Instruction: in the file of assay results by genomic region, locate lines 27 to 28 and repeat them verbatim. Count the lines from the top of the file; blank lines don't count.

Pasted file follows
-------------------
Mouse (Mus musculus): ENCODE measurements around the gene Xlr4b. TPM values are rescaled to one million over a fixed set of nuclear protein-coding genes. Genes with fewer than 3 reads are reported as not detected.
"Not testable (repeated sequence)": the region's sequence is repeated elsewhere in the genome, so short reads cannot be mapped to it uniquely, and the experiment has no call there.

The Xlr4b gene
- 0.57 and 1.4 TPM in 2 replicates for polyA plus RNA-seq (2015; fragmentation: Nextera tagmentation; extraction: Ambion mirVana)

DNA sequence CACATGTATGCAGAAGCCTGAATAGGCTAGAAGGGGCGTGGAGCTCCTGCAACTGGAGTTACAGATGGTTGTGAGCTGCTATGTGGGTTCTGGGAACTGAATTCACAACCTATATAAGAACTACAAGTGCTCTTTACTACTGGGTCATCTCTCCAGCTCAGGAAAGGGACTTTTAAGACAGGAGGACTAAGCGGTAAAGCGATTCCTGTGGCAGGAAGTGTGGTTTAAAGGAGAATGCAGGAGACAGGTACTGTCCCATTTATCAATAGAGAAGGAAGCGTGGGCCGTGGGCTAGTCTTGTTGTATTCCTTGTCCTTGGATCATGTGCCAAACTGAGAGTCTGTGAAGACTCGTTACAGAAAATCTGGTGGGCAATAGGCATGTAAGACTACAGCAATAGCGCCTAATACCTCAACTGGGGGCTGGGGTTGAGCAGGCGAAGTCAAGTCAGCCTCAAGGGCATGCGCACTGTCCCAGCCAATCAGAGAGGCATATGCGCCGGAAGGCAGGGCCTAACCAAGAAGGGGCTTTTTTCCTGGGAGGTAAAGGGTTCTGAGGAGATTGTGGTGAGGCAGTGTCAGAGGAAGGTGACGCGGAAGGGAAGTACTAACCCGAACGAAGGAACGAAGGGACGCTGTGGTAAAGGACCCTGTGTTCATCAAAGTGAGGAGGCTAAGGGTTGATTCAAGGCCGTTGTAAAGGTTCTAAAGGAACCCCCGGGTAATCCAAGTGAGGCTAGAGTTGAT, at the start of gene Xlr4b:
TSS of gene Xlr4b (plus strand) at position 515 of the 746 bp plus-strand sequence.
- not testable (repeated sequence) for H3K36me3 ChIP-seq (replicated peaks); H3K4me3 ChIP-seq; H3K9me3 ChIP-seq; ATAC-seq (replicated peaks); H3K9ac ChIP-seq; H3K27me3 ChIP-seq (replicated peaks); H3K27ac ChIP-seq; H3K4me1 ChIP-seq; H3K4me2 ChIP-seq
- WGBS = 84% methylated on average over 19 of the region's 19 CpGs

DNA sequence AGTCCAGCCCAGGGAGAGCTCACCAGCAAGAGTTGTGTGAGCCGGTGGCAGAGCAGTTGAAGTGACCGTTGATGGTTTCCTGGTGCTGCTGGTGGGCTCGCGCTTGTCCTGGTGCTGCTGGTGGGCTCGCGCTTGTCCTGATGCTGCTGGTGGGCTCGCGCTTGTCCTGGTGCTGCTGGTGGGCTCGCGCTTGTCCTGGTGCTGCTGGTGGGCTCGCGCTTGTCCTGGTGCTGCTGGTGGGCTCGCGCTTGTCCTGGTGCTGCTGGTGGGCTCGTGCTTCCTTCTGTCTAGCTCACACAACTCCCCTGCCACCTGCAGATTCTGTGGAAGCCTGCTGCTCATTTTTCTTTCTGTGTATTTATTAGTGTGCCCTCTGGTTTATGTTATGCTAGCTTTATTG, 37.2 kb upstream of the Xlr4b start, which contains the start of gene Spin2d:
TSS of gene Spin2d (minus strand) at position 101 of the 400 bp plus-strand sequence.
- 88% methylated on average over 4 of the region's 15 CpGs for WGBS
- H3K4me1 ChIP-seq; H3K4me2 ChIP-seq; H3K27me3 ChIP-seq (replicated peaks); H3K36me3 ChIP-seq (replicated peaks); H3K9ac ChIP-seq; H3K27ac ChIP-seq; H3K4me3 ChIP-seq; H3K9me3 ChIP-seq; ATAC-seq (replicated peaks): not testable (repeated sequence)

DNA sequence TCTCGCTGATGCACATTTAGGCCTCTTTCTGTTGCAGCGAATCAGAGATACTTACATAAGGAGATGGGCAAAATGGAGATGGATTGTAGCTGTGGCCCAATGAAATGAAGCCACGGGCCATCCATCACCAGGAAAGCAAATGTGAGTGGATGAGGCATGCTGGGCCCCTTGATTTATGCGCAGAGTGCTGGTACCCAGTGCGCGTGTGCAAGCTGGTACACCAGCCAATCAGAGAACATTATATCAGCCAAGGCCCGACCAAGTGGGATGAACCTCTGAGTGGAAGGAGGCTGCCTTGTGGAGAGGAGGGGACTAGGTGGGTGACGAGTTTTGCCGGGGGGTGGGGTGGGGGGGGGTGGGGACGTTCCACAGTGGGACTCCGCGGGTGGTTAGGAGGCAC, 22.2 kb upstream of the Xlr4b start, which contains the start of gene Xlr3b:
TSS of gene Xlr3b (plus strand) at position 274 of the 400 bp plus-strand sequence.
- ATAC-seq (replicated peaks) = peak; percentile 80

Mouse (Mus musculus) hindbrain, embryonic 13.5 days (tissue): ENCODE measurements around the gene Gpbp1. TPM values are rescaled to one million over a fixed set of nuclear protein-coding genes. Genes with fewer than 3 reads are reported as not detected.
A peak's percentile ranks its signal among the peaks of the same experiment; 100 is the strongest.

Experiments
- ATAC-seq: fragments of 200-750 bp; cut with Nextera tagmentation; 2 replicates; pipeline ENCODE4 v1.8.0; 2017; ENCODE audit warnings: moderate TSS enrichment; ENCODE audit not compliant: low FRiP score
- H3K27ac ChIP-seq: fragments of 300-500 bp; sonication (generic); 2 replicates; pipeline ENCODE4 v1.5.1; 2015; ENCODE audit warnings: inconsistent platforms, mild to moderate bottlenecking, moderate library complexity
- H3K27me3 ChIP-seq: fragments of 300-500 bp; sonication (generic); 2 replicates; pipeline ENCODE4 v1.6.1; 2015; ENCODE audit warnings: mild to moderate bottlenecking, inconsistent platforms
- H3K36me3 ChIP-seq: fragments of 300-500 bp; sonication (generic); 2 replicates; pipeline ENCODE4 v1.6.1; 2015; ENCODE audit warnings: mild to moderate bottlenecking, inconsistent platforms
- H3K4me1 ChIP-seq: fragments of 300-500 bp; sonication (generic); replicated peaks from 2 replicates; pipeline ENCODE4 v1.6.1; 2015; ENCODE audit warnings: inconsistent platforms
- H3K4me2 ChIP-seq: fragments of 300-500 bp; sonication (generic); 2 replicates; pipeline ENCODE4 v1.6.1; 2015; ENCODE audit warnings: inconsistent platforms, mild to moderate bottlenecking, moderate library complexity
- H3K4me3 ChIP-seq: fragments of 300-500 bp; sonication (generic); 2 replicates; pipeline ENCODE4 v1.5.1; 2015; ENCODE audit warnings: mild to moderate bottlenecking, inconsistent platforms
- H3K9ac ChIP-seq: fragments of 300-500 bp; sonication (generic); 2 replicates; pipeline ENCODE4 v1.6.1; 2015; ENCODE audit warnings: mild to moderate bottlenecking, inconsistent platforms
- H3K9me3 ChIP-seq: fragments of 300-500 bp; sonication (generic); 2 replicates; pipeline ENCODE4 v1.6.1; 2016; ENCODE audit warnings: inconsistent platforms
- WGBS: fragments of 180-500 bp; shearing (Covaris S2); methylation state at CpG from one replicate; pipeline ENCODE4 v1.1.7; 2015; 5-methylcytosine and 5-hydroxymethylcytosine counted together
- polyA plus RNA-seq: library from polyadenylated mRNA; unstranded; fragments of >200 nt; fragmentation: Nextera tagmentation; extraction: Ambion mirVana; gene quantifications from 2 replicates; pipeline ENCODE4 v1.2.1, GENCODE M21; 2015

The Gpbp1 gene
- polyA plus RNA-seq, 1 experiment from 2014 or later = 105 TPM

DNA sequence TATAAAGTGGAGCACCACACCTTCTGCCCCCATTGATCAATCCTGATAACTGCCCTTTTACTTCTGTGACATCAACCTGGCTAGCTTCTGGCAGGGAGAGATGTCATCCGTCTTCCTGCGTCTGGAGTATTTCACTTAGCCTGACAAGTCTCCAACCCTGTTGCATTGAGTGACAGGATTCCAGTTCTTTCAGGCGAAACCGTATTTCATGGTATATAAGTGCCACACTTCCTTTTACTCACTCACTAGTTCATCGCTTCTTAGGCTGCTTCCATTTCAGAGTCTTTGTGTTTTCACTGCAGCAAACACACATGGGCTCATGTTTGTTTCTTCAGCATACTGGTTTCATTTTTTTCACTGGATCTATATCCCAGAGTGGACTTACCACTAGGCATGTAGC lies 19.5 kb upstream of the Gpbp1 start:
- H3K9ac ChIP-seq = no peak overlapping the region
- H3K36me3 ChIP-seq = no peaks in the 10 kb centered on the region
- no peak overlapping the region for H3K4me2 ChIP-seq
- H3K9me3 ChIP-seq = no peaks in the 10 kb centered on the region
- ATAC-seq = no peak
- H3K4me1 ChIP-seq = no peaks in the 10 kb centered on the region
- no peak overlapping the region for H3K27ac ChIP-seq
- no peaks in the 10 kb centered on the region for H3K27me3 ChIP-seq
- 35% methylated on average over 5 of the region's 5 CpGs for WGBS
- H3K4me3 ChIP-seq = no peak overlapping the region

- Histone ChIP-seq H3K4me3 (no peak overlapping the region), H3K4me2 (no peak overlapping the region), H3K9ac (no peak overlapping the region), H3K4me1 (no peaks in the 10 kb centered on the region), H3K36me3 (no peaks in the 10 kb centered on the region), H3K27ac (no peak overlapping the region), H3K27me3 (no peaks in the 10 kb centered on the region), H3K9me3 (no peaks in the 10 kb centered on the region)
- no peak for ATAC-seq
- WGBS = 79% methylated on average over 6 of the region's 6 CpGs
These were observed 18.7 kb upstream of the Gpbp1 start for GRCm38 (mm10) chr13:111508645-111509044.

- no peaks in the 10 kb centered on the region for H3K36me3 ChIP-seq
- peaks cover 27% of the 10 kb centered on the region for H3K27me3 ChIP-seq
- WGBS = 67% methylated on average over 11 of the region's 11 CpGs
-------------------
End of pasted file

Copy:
- H3K9me3 ChIP-seq: fragments of 300-500 bp; sonication (generic); 2 replicates; pipeline ENCODE4 v1.6.1; 2016; ENCODE audit warnings: inconsistent platforms
- WGBS: fragments of 180-500 bp; shearing (Covaris S2); methylation state at CpG from one replicate; pipeline ENCODE4 v1.1.7; 2015; 5-methylcytosine and 5-hydroxymethylcytosine counted together